Garlic Mustard – Coming to a Garden Near You

May 12, 2008

Kale isn’t the only leafy green that is attracting attention in my garden this spring, Garlic Mustard is a wild edible weed that is also difficult to ignore these days.

That’s because you can’t venture too far without noticing waves of the plant sporting the small white flowers that rise above the heart shaped crinkled leaves. I’m not a big fan of garlic mustard as an edible dish, but it is another good plant to become acquainted with and to file away as an emergency food source.

Garlic Mustard the Gardener’s Friend or a Dreaded Foe

I wouldn’t recommend that you welcome the growth of this wild edible because it is extremely invasive, has a nasty habit of spreading, and can out compete and replace native species in the landscape. It’s not too difficult to control by hand weeding when the plant is young, but the problem is that it spreads quickly and usually grows in large colonies.

Garlic Mustard has migrated from a slightly wooded area of my backyard and has now moved into a corner of one of the raised vegetable beds. I’ll be removing it from the garden soon, and will also do more to discourage and control its growth in all parts of the backyard. After it matures, garlic mustard produces many seeds that will scatter and can remain viable for years before finally germinating.

Take a walk out to a forest or field and you’ll often find garlic mustard growing along the fringes and in the transition areas. It’s not difficult to identify this plant with its unique leaf shape, wrinkled texture, and small clusters of white flowers on plants that tend to grow in large groups. Once established it can quickly take over and doesn’t like to share its territory with other plants.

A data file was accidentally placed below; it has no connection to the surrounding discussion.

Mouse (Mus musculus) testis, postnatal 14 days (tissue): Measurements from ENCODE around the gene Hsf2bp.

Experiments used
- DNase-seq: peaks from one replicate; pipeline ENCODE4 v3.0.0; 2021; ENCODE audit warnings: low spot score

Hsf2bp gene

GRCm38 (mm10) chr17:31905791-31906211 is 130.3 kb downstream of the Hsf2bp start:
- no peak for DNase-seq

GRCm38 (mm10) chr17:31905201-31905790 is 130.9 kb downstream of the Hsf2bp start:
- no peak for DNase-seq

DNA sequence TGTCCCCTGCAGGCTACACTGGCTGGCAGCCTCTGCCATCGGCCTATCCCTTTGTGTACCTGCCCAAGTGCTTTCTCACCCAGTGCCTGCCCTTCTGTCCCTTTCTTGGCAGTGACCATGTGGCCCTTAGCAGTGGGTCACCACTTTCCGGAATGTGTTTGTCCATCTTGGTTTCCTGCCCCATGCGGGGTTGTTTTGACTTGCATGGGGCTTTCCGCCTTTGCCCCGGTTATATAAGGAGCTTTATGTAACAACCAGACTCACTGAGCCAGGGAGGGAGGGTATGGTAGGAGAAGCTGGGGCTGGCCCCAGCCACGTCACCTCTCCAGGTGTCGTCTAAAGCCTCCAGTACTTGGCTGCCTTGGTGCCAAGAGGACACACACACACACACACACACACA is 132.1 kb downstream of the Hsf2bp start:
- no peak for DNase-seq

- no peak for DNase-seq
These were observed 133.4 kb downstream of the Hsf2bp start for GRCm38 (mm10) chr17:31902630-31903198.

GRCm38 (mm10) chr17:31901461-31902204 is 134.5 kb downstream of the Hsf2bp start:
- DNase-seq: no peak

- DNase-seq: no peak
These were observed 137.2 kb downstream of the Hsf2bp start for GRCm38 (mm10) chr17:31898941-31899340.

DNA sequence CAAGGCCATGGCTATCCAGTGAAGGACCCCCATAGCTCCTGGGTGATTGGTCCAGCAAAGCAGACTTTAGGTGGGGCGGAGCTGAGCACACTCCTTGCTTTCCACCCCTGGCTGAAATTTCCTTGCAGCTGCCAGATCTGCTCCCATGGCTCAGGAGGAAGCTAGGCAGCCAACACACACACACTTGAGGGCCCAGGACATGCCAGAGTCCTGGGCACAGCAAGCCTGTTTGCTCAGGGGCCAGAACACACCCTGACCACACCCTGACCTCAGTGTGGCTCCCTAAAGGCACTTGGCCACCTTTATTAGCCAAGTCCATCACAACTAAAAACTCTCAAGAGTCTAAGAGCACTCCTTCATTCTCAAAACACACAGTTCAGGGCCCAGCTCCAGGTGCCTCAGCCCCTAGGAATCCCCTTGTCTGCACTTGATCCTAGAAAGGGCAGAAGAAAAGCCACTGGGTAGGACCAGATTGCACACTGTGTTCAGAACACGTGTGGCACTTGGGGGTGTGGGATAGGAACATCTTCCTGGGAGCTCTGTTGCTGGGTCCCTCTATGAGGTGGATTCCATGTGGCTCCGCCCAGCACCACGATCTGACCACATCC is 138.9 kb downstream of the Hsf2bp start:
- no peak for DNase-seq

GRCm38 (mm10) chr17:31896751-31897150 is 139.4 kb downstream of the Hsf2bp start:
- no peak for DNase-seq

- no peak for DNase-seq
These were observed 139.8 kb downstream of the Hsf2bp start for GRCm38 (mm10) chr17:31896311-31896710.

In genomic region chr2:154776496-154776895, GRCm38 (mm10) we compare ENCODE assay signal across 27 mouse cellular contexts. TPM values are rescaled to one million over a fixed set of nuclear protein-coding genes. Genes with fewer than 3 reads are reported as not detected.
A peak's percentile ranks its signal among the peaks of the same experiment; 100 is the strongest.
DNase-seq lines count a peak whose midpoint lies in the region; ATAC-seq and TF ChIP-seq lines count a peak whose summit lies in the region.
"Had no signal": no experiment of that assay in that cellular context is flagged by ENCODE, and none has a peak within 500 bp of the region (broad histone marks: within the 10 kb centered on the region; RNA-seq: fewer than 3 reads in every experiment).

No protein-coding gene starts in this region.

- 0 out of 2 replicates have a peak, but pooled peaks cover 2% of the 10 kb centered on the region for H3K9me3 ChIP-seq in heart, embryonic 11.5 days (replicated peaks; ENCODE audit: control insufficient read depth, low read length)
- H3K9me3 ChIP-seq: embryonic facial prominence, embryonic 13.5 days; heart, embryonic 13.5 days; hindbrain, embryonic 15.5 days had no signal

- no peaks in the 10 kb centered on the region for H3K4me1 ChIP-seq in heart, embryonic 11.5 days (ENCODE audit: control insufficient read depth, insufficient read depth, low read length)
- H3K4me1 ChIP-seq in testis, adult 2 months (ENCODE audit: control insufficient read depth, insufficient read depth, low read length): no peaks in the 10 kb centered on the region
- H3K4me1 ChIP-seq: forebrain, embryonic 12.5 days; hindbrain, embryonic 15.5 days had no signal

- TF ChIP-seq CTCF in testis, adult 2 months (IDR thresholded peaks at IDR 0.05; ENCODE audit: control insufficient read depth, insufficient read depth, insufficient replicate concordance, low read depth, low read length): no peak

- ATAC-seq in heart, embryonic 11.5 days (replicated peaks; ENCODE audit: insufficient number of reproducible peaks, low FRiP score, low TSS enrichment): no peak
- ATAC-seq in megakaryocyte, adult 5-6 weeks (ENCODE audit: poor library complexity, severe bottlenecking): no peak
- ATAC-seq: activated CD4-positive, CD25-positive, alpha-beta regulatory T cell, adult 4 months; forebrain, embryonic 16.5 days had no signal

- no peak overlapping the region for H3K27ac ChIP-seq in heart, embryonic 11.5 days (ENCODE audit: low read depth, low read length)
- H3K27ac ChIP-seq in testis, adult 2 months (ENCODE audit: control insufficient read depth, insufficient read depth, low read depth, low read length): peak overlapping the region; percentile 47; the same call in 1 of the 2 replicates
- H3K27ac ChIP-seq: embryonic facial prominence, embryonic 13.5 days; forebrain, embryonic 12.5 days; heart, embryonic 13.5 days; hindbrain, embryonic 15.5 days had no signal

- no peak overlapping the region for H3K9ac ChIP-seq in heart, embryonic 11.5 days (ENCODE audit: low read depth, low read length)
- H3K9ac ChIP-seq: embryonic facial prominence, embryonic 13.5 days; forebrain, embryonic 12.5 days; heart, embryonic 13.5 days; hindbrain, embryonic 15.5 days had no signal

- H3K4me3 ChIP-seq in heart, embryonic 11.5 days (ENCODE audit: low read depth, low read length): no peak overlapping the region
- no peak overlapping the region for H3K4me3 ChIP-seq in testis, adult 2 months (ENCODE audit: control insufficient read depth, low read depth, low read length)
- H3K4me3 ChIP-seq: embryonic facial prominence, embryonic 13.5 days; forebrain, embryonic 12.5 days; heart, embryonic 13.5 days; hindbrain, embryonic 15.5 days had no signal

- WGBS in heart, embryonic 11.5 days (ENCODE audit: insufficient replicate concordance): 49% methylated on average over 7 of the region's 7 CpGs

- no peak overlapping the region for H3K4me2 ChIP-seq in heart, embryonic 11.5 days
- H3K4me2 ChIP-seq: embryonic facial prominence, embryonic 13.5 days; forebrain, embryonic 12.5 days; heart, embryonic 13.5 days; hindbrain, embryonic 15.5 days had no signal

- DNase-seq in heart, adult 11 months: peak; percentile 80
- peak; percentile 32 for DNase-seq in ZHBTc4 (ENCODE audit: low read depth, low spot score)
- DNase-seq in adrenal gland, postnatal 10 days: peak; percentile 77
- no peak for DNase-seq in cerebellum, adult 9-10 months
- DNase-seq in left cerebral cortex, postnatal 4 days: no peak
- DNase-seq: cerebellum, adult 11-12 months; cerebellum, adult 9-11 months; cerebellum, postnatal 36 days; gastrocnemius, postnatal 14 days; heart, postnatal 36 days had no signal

If You Can’t Beat it What about the Opportunity to Eat it

On a brighter note garlic mustard is a versatile edible plant, and that may be the reason it was introduced into this country in the first place. Crush the leaves and you will detect a faint scent of fresh garlic that it takes its name from. And this is a hardy edible weed that doesn’t fade away during the winter months when green vegetation is in short supply.

Young Garlic PlantGarlic Mustard leaves are eaten raw in salads or they can be cooked and mixed with other wild or cultivated leafy greens. The roots are edible with a spicy flavor like horseradish and the seeds can even be collected for use as a spice. Garlic Mustard also has some past history as a medicinal plant.

Always take precautions when handling any wild edible:

  • Secure a positive identification – a picture may be “worth a thousand words” but it has limited value when it comes to identifying wild plants. You’re always better off to seek guidance from someone with experience before foraging wild plants or edible weeds.
  • Know your location and sources – you must always avoid harvesting plants from areas that have been sprayed with chemicals or exposed to pollutants. In other instances you should avoid removing plants from areas where they are in short supply or if they have not had a chance to multiply.
  • Beware of food sensitivities – just because a wild plant is known to be edible does not guarantee that you won’t be allergic or have a food sensitivity to it, so go easy and act accordingly anytime that you choose to sample a new or unfamiliar wild food source.

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  • Sounds like the plant can be invasive. Would you agree?

  • Garlic mustard is taking over our neighborhood. It’s extremely invasive here in Minnesota, just as bad as buckthorn. I live in a wooded area, and I think those are the two most populous plants. Several neighbors are trying to keep it in check, but it spreads so very quickly that it’s difficult to do. And once it’s there, it shades out all the native woodland flowers. I just wish we could eat it as fast as it grows!